As it seems to happen with almost everything, nutrition advice and news aren’t exempt from scandal, innuendo, and misinformation. For years, without the scientific backing, scientists and researchers were convinced soy consumption helped prevent breast cancer, taking their conclusions from the fact that women in Japan, China, and Singapore, where soy is a diet staple, had much lower rates of breast cancer than women in the States.
Fast forward to a study published in 1996, in which soy isoflavones and soy proteins – both contain compounds similar to estrogen (however much weaker) – were found to stimulate the growth of abnormal cells in breast tissue. Another 1998 study drove the soy fear home when a particular strain of mice that received high amounts of isoflavones for a period of time developed breast tumors. The alarm bells went off and soy was blacklisted from many women’s diets.
The first study results were based on fluids extracted from women’s breasts comparing two groups – women who ate no soy, and those who ate 37 grams per day – for six months. The problem is, measuring breast fluid is incredibly tricky. And results are not reliable.
In 2013, Professor Gertraud Maskarinec put soy up to the test, but instead of concentrating on fluids, she took into account breast density (denser, more fibrous breasts are more apt to develop cancer, and the common progestin/estrogen combo given to women post menopause ups the level of breast density). After studying 82 women – half receiving two servings of soy each day, and the other less than three servings per week during six months – and neither group showed a change in breast density. Furthermore, Professor Maskarine debunked the mice studies, as mice metabolize isoflavones very differently than people. Though the mice developed tumors, people won’t.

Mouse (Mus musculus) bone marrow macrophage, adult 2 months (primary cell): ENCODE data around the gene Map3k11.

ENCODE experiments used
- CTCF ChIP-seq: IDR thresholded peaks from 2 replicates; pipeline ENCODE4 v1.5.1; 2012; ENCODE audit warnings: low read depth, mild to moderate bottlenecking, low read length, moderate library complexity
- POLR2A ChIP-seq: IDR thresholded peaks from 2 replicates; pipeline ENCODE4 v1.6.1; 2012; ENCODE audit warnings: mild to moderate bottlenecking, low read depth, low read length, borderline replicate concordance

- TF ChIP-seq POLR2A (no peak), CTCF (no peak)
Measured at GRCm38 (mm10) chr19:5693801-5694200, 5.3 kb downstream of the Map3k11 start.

Soy, a mainstay of many Asian diets, has proven time and again to be a defense against breast cancer. In fact, a US study that tracked women with breast cancer over a course of seven years found that those who consumed a minimum of 10 grams of isoflavones daily were 24% less likely to have a recurrence.
So, what’s up with soy? Soy is a great source of protein, good fats (monounsaturated, polyunsaturated and omega-3 fatty acids), calcium and iron. It’s time to bring soy back into our diets!
Replace high fat animal products (meat and milk) with soy products by using Tofu (firm or extra firm) in soups, pasta sauces and stir fry vegetables. Silken tofu is great to use to prepare dips, shakes, soups, and sauces. This is a great way to heart health while not skimping on the proteins our bodies need!
Add soybeans to salads, soups, sauces and pasta to give your meal an extra soy boost. Or buy edamame (green soy which is divine) and steam and lightly salt to eat as a snack!
Soy beverages are great to use to make pancakes (replacing milk), oatmeal, add to tea or coffee, adding the creamy flavor you’re looking for. Make sure you buy a plain beverage (not sweetened or flavored) that is fortified.
Two or three servings of soy per day (approximately 20 – 24 grams) would be consistent with what is consumed in Asian diets, where it’s been proven to be beneficial. Plus, it adds pop and flavor to the tried and true recipes we’ve grown up with! Registered dietitians breathe a collective sigh of relief to be able to take soy off the black list and recommend clients put it on their shopping list.